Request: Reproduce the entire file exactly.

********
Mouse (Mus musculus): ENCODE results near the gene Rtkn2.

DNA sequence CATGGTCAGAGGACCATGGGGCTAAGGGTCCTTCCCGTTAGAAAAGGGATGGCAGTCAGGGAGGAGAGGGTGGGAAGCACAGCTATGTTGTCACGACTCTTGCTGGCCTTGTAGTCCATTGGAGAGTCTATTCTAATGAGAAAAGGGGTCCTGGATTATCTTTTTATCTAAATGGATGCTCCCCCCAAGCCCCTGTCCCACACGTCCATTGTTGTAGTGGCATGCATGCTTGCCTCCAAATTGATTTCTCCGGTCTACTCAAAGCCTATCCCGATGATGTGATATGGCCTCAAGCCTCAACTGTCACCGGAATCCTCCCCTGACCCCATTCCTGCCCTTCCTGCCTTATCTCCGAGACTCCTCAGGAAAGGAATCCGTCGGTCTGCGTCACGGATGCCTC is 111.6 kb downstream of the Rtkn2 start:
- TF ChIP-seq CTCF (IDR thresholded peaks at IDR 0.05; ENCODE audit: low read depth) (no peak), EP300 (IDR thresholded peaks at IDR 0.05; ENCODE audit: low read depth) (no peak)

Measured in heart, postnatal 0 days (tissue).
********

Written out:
Mouse (Mus musculus): ENCODE results near the gene Rtkn2.

DNA sequence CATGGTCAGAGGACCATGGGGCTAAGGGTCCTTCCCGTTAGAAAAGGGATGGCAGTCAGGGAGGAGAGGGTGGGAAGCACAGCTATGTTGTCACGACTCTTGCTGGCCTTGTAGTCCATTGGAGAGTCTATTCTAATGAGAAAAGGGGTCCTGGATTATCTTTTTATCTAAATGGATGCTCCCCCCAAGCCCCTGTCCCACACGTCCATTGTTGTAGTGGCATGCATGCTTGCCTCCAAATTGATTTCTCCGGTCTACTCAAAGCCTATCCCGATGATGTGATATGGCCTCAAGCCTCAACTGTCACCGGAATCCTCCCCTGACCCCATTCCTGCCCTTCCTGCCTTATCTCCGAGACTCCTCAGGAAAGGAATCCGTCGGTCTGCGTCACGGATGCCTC is 111.6 kb downstream of the Rtkn2 start:
- TF ChIP-seq CTCF (IDR thresholded peaks at IDR 0.05; ENCODE audit: low read depth) (no peak), EP300 (IDR thresholded peaks at IDR 0.05; ENCODE audit: low read depth) (no peak)

Measured in heart, postnatal 0 days (tissue).